Educators at any level can spark important change.


Despite the common assumption that leadership is tied to a certain position or title, we all have an important job to do in carrying literacy forward. Educators need to understand that, in whatever position they currently hold, they have the power to make a difference in students’ literacy journeys. 


Systemic Confusion


Within the current system of reading instruction, there are many points of confusion and places where more leadership is needed. Millions of students across the country, right now, are hamstrung by the incoherence of literacy approaches. In Tier 1 instruction, they usually receive a balanced literacy approach, which even former proponents have now admitted is ineffective. Meanwhile, in one-on-one tutoring, they may be taught with an approach focusing on phonics. Many children, even those without learning differences, are bound to be confused by how their lessons oscillate between two reading approaches without an explanation. 

This jumbled system also contributes to problems, like undiagnosed or misdiagnosed dyslexia, that set certain students down a path of even greater hardship. The solution is to give all students consistent instruction in the approach proven to work best: the one based on the science of reading. However, as with any systemic shift, the movement to equip teachers with evidence-based reading methods will not succeed overnight. It will take many pairs of hands and many voices working together. By embracing our inner leader, taking the initiative to improve our own teaching, and encouraging those around us to improve theirs, we can help resolve students’ confusion and lift up those left behind by the current system.


What Is Leadership?


Leadership does not belong to one or two appointed people who make decisions for many others while the others manage tasks. Leadership is simply the influence of one life upon another — anyone can lead. Three principles show the directionality and spirit of the leadership we need to spark literacy change:

  1. The hardest person to lead is yourself. Outside priorities, the ego, and fatigue often keep us from pursuing the kind of personal growth that will help us communicate better with students and colleagues, build connections, and facilitate better reading. It’s important to continue to learn, no matter what your current credentials are.
  2. To make competent decisions, leaders must be grounded in clear frameworks they trust. For example, if a teacher is grounded in the knowledge that reading is language comprehension multiplied by word recognition, they know they have two separate priorities to tackle to help students. They fully understand what needs to be accomplished.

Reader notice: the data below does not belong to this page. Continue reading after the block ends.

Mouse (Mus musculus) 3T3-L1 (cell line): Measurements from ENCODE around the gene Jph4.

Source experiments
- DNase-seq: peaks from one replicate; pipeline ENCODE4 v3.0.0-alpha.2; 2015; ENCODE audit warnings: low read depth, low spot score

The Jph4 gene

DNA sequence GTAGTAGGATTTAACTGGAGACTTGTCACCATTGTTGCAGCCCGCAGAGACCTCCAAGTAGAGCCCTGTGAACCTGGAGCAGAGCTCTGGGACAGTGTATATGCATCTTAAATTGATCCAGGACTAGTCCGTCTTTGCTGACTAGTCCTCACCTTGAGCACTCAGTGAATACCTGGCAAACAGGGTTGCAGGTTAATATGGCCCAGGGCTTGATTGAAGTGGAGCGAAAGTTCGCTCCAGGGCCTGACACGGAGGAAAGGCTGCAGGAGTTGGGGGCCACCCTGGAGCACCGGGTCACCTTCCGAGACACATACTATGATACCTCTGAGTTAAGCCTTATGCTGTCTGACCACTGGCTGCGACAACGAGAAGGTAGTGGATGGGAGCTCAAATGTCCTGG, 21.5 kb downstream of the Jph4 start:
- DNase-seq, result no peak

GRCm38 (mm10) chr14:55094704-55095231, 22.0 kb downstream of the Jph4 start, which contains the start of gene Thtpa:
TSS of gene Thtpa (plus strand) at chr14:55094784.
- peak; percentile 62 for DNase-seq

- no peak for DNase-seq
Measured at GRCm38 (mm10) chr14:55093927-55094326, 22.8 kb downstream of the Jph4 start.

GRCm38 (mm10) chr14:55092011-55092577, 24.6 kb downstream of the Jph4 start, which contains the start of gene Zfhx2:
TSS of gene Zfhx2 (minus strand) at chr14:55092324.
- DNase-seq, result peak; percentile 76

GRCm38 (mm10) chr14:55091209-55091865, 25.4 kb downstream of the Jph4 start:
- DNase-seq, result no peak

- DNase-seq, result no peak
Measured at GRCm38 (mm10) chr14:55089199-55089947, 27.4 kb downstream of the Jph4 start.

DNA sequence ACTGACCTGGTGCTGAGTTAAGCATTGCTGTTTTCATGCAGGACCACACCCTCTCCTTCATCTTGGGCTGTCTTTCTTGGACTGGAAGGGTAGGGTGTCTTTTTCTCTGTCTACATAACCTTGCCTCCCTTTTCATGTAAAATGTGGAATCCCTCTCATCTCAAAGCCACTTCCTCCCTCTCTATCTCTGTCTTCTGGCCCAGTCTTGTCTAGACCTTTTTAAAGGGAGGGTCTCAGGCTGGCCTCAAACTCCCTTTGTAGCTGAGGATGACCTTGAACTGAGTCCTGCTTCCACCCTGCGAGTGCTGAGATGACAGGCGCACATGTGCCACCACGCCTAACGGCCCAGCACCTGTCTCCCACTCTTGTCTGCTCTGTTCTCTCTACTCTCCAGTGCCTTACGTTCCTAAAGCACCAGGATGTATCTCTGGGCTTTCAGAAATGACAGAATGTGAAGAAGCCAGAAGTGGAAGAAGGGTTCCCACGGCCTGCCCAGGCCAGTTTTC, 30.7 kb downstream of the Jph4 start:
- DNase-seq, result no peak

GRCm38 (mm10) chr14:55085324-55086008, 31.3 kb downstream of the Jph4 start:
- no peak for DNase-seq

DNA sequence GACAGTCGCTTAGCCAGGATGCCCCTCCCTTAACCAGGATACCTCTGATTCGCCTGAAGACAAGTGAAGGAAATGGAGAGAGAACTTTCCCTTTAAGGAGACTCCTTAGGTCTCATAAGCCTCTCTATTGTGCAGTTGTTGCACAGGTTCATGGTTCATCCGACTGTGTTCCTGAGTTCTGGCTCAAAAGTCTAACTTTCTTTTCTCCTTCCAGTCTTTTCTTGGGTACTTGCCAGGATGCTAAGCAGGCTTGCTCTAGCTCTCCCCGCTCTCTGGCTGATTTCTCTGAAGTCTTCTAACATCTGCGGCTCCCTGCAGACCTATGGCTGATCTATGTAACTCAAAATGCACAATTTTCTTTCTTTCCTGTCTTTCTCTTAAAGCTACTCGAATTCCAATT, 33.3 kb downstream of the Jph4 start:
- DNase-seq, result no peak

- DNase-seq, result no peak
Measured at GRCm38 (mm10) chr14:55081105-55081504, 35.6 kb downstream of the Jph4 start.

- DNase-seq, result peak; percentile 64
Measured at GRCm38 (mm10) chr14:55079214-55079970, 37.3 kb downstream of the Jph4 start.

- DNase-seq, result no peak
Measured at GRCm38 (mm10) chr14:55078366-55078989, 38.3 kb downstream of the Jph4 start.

3. Leading up and leading across are important concepts. Leading up is helping supervisors or authorities understand effective alternative approaches, for example, if you see a problem and know how to fix it. Leading across is doing the same thing for colleagues at more or less equal positions in different departments. Again, these practices grow from the idea that educators in any position — or parents, for that matter — can positively influence literacy.


Courage Is Not the Opposite of Fear


Being afraid to lead is normal, and leadership requires courage. Remember, courage is not the opposite of fear. Rather, courage is about creating significance. No matter where you are, you have the power to influence the lives around you, to begin changing our system of reading instruction, and to increase student access to the deep, all-encompassing benefits of reading, now and well into the future.

For more insights and inspiration about learning to lead for the sake of literacy, watch part one of our leadership webinar series!

The second part of the IMSE leadership webinar series focuses on how we can help others overcome resistance to change and adopt the science of reading in their school or district. Download the PDF summary or watch now here!

Please connect with us on Facebook, Twitter, Instagram, LinkedIn, and Pinterest to get tips and tricks from your peers and us. Read the IMSE Journal to hear success stories from other schools and districts, and be sure to check out our digital resources for refreshers and tips.